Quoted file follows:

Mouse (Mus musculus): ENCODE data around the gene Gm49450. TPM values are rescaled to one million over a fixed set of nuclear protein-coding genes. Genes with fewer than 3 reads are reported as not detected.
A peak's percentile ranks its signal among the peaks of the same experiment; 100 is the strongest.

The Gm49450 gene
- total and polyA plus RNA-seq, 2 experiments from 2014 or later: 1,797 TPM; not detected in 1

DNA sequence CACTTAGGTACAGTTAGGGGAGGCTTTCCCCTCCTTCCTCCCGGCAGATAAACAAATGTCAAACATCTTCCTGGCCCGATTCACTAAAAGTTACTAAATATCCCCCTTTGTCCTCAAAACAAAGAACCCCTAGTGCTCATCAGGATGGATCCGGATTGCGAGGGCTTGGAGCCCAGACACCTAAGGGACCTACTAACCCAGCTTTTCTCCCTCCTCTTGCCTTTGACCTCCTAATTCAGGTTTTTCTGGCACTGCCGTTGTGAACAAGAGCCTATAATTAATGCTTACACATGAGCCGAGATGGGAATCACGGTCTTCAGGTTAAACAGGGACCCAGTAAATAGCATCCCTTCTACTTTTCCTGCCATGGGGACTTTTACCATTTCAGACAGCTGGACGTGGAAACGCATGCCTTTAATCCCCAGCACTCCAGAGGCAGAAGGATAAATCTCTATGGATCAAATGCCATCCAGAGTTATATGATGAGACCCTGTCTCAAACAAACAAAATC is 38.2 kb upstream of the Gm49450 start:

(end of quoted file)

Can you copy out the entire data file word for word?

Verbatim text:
Mouse (Mus musculus): ENCODE data around the gene Gm49450. TPM values are rescaled to one million over a fixed set of nuclear protein-coding genes. Genes with fewer than 3 reads are reported as not detected.
A peak's percentile ranks its signal among the peaks of the same experiment; 100 is the strongest.

The Gm49450 gene
- total and polyA plus RNA-seq, 2 experiments from 2014 or later: 1,797 TPM; not detected in 1

DNA sequence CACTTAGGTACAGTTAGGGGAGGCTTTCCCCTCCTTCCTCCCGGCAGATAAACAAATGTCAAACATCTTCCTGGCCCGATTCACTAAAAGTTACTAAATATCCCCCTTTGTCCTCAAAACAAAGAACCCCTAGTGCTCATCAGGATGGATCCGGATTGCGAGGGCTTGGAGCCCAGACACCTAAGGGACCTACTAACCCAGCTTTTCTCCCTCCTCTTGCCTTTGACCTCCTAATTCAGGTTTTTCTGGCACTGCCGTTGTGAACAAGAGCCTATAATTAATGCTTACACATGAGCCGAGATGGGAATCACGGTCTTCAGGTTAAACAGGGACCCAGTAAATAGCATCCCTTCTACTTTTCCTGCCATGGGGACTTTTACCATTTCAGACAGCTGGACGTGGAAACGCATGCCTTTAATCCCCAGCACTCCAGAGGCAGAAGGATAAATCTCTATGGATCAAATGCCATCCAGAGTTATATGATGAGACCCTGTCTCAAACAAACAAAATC is 38.2 kb upstream of the Gm49450 start: